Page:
PRINT December 1995

Benjamin H. D. Buchloh


While there were certainly a few exhibitions eligible as moments of supreme consolation in a year of desolate mediocrity, dozens qualified for the epithet “the worst.” JAMES COLEMAN’s installation at Dia remains for me the most memorable show of 1995 and would likely be my choice for “best.” However, since the fact that I contributed to the exhibition catalogue might tinge the mythical claim of disinterested judgment, I’ll select SOL LEWITT’s installation New Structures at the ACE Gallery. Uncannily reminiscent of the structure in Paul Strand’s 1915 photograph Wall Street New York, ACE’s architecture seems to announce one of the art world’s future functions: to disguise the traumatic fusion of technological rationality and corporate power behind the facade of classicist austerity (i.e., the marriage of Calvin and Judd).

LeWitt’s installation—rectilinear structures and pylons built from uniform concrete cinder blocks—articulated (and resolved) Minimalism’s inability to commemorate historical trauma in the monument or to confront the trauma of the present. Situated between the ominous banality of barracks and the austerity of Karl Friedrich Schinkel’s funereal Neoclassical monuments, LeWitt’s New Structures attested not only to the virtues of stylistic constancy redeemed by perpetual crisis but also to the rigor of an esthetic opposition developed 30 years ago at a moment of liberal democratic aspirations.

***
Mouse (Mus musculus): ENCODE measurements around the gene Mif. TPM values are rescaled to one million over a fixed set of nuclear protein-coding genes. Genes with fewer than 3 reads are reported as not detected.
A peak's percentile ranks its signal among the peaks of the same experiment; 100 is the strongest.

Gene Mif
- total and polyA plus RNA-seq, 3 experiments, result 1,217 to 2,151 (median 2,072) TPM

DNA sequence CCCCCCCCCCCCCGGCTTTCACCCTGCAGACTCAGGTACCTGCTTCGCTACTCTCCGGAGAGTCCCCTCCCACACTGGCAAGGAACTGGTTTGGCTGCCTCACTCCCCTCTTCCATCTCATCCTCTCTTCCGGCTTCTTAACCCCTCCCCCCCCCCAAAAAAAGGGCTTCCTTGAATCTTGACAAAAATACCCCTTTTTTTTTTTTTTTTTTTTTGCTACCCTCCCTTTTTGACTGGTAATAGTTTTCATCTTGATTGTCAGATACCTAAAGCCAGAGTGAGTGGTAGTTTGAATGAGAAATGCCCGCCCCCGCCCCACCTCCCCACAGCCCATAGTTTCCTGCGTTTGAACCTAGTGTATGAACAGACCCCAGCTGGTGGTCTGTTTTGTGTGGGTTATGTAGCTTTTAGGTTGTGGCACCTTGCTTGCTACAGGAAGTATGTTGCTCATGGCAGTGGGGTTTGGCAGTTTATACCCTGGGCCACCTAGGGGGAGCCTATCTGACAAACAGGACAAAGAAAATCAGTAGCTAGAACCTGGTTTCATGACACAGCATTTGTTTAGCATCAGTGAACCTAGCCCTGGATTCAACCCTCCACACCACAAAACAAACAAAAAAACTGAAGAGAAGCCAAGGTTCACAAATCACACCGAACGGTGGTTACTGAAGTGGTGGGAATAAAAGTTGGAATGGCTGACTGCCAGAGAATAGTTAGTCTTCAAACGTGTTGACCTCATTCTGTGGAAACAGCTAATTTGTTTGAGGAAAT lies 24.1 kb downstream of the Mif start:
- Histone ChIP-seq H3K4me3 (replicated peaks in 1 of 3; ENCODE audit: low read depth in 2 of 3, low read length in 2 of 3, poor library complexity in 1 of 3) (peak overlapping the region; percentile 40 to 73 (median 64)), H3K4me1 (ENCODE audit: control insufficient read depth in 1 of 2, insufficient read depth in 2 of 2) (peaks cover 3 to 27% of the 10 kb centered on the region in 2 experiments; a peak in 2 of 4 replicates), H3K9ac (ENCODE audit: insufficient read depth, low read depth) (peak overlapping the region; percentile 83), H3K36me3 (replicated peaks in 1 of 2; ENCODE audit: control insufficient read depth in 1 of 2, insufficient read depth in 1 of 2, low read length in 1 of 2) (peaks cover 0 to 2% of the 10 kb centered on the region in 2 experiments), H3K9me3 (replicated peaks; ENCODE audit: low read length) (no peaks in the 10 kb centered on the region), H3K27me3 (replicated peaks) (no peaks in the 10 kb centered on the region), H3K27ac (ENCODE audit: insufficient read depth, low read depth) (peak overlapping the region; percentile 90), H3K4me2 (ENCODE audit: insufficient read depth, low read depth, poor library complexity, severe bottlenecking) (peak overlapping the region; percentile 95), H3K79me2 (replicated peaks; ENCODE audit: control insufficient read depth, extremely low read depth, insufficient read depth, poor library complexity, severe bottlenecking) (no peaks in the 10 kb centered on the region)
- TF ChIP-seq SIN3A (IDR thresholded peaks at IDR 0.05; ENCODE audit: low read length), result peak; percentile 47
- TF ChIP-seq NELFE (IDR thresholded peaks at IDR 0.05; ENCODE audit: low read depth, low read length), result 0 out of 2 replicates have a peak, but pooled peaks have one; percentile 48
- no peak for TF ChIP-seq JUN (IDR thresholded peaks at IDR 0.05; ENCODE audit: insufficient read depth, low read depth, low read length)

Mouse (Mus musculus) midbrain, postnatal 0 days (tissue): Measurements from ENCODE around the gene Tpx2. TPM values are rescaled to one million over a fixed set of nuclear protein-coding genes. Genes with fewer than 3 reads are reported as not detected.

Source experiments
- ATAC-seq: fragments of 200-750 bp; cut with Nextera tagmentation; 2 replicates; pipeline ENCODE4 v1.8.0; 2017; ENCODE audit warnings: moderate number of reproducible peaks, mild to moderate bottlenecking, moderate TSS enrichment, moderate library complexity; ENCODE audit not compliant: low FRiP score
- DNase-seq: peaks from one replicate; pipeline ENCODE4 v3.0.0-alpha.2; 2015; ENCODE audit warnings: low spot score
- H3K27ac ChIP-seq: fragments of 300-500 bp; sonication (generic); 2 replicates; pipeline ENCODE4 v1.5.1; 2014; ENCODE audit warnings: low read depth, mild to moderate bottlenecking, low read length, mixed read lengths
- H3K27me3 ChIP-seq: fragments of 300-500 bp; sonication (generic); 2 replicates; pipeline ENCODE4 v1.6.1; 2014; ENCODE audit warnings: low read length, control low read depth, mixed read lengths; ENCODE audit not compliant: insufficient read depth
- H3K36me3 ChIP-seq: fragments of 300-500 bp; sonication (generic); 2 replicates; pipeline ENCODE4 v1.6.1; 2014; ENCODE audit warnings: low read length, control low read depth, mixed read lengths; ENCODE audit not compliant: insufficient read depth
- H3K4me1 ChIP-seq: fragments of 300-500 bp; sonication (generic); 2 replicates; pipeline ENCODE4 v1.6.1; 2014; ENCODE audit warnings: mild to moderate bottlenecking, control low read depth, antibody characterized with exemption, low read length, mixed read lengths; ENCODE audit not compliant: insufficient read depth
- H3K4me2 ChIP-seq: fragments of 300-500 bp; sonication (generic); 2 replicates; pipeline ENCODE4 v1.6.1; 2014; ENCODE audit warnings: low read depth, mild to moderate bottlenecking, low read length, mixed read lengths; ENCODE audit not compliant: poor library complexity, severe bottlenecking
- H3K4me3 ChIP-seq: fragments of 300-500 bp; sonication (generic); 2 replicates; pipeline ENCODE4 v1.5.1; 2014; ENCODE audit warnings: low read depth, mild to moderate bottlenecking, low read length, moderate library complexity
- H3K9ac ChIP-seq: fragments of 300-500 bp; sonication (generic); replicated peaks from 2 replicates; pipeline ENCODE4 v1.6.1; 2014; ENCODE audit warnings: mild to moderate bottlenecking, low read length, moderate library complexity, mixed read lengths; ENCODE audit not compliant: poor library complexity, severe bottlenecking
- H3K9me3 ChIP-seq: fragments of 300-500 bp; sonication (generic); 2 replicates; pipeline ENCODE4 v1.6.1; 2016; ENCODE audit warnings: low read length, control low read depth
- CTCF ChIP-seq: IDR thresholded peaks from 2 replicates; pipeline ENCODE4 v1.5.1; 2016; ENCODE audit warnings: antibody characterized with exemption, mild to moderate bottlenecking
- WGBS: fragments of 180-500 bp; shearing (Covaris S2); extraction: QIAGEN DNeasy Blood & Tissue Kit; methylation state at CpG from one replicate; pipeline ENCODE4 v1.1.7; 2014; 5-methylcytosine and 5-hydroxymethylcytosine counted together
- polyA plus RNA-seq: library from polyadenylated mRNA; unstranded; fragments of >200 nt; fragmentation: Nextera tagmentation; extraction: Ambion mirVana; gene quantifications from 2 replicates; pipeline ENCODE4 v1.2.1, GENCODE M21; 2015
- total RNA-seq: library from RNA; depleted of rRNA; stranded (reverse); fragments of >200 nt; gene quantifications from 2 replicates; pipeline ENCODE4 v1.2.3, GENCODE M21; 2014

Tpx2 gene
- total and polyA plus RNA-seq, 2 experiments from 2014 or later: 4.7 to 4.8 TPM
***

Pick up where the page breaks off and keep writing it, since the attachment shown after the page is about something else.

At the opposite end of Minimalism’s legacies and the literal end of the line is JESSICA STOCKHOLDER’s installation at Dia. The afflatus that powers her inspiration might as well relinquish its prefix. Between rummage and razzmatazz, the work’s sole authenticity is its cynicism in baring the abundantly self-evident decrepitude of the strategies of a once seemingly autonomous visual culture. Hers is neither the reflection nor the farcical repetition of that history’s fate—minimal as corporate deco, serial as ornament, radical gesture as designer patent. Stockholder is the scavenging shopkeeper who decorates the windows with the relics of an extinct culture as new merchandise. Undoubtedly the fact that her mad-housewife approach to recent art history passes in certain quarters as feminist keeps genuinely engaged feminist practice at bay.

Benjamin H. D. Buchloh is an art historian at Barnard College.